Coming into Saturday night, everyone knew the evening's clash with No. 15 Kansas State would be the perfect measuring stick for the No. 6 Oklahoma Sooners. The Sooners had been far from perfect in their two wins against overmatched opponents, and few knew what to expect against the Wildcats.
After the Sooners' 24-19 loss to Kansas State, the first against a ranked team at home in the Bob Stoops era, OU fans probably would have liked to remain ignorant of the facts.
The Sooners are not tough enough, not disciplined enough, and simply put, not good enough.
It's hard to know where to start with OU, because against the first quality opponent the Sooners have faced all season, so many things showed up as glaring weaknesses, many of which had been hinted at in OU wins against UTEP and Florida A&M.
Now, Oklahoma is left to wonder what becomes of the rest of the season, a grueling run through what appears to be (at this point, anyway) the best top-to-bottom conference in college football, plus a visit from resurgent Notre Dame. It doesn't get any easier for the Sooners, which has to address several areas to keep this 2012 season from turning into a disaster.
First, Landry Jones has to become a more consistent quarterback. OU fans have probably figured this out by now, but Jones is not a Sam Bradford, nor is he going to turn into one. He seems to have hit his ceiling, and it's up to coaches to do what they can with what they have.
Jones has an excellent group of receivers to throw to, as evidenced by their performance against the Wildcats. OU didn't drop a single pass, and found an emerging star in true freshman Sterling Shepard, who led OU with seven catches for 108 yards and a touchdown. The problem officially isn't worrying about what happens when the ball is thrown to receivers; it's getting the ball to the receivers, on time, and consistently.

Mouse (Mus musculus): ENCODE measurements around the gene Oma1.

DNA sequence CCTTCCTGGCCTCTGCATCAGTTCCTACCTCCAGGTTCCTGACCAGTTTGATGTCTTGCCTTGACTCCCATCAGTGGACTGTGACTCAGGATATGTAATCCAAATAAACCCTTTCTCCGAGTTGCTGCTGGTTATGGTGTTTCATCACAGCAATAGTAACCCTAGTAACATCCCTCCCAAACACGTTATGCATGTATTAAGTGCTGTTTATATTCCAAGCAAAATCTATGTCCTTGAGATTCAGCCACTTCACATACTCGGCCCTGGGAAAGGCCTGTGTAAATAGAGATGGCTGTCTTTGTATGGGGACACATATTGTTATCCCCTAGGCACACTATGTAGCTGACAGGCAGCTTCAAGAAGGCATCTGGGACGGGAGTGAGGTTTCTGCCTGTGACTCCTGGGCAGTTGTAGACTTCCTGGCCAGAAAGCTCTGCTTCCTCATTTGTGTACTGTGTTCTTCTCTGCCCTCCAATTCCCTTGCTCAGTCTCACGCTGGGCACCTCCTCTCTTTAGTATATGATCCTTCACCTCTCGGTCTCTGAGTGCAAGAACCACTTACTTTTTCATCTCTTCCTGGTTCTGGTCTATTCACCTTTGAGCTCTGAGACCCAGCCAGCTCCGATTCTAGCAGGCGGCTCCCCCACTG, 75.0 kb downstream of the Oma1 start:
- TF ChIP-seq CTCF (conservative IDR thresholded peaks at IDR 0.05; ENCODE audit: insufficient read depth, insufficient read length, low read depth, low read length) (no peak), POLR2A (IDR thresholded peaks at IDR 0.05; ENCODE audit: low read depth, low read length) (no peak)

Second, the Sooners have to do a better job of establishing a running game. However, this task falls as much on the coaches as it does the players executing on the field. Against Kansas State, the Sooners ran for 113 yards on 25 carries, excluding sacks. Dominique Whaley had a good night for the carries he received (nine carries, 51 yards), and Roy Finch gained 11 yards on his only carry of the night.
Unfortunately for the Sooners, Finch never touched the ball again, and OU neglected to feed the ball consistently to Whaley, particularly in the second half, when controlling the clock became paramount. Why that happened is a mystery to everyone outside of the coaching staff, but just like in basketball, you need to feed the hot hand, something OU is not doing right now.
However, not all of the running game problems can be placed on the play callers. Damien Williams rushed for just 34 yards on 10 carries after coming in averaging over 10 yards a carry. The Sooners have to be more aggressive on the offensive line, opening up holes for running backs to run through.
Lastly, the defense has to put all the pieces together. Overall, it wasn't a bad performance from the OU defense in the slightest. Still, there were times when coverage broke down ¬¬¬¬¬– none more obvious than a 3rd and 11 for the Wildcats with about three minutes remaining – or tackles were missed, allowing Kansas State drives to continue, particularly in the fourth quarter, when Kansas State controlled the ball for 10:25.
Oklahoma wasn't good enough to defeat Kansas State Saturday night, or very many teams for that matter. The season is not lost, though. Having a measuring stick game against a tough conference opponent this early in the season gives Bob Stoops and company a perfect picture of how far this team has to go to be the team everyone expects them to be.
The Sooners have yet another off week before travelling to Stoops' personal house of horrors, Texas Tech, on Oct. 6. There's plenty to work on before then, and plenty that has to change if OU wants to avoid their fourth consecutive loss in Lubbock.
Saturday's game provided all the information Sooner coaches, players and fans needed to know where this OU team is at this early stage of the season. It wasn't information they wanted to know, but with three-fourths of the season remaining, it was absolutely necessary.